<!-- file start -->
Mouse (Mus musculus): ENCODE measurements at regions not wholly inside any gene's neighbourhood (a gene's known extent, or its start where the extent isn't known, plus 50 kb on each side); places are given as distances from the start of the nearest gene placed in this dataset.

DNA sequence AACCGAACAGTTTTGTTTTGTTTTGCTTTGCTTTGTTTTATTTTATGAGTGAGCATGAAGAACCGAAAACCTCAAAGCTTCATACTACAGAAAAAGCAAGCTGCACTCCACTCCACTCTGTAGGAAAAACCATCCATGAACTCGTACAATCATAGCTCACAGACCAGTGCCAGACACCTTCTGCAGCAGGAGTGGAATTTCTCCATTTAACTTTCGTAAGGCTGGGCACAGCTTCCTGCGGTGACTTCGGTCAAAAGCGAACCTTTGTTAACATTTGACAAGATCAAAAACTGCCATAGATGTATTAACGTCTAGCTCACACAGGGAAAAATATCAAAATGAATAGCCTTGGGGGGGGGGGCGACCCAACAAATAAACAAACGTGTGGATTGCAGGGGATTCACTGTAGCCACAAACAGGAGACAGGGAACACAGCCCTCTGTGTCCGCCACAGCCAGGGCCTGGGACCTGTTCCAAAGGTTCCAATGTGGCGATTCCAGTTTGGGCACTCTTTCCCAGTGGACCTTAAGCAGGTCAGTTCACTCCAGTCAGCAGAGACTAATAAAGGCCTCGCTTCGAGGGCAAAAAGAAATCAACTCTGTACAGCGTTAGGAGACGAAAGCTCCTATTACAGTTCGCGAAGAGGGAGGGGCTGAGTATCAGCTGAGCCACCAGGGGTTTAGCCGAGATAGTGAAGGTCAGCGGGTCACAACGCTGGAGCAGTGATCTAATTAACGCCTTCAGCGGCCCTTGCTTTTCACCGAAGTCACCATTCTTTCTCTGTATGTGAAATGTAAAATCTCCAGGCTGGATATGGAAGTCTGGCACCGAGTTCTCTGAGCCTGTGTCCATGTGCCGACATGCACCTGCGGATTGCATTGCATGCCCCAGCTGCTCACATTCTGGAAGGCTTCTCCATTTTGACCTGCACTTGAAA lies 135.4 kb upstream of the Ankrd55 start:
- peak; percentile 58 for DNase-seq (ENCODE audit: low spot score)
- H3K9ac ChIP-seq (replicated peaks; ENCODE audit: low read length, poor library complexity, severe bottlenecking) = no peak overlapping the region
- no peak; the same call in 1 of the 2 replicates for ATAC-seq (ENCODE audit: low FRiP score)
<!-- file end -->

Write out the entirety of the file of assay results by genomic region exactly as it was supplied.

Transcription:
Mouse (Mus musculus): ENCODE measurements at regions not wholly inside any gene's neighbourhood (a gene's known extent, or its start where the extent isn't known, plus 50 kb on each side); places are given as distances from the start of the nearest gene placed in this dataset.

DNA sequence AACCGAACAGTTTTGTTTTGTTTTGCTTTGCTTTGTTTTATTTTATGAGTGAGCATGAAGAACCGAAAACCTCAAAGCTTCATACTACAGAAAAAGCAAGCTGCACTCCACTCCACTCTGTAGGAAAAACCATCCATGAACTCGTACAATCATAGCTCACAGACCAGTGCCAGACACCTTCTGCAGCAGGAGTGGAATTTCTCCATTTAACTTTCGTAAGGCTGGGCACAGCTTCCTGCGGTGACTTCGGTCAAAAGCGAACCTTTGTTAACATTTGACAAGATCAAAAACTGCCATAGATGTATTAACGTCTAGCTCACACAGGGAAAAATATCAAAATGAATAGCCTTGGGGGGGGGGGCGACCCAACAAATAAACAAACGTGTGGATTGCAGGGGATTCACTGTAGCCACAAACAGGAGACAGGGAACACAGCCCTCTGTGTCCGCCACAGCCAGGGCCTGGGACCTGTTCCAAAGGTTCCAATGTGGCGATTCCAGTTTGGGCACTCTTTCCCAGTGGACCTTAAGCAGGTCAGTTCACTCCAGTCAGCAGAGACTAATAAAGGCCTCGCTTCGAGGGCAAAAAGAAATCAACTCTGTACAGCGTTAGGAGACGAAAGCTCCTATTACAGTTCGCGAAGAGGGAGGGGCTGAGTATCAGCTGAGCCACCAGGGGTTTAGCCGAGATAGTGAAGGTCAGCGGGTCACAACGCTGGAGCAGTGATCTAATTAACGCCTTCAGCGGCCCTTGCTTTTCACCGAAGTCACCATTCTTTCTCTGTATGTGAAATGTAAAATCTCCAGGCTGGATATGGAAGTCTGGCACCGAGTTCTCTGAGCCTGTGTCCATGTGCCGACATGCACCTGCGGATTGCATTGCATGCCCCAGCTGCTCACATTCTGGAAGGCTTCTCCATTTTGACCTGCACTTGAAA lies 135.4 kb upstream of the Ankrd55 start:
- peak; percentile 58 for DNase-seq (ENCODE audit: low spot score)
- H3K9ac ChIP-seq (replicated peaks; ENCODE audit: low read length, poor library complexity, severe bottlenecking) = no peak overlapping the region
- no peak; the same call in 1 of the 2 replicates for ATAC-seq (ENCODE audit: low FRiP score)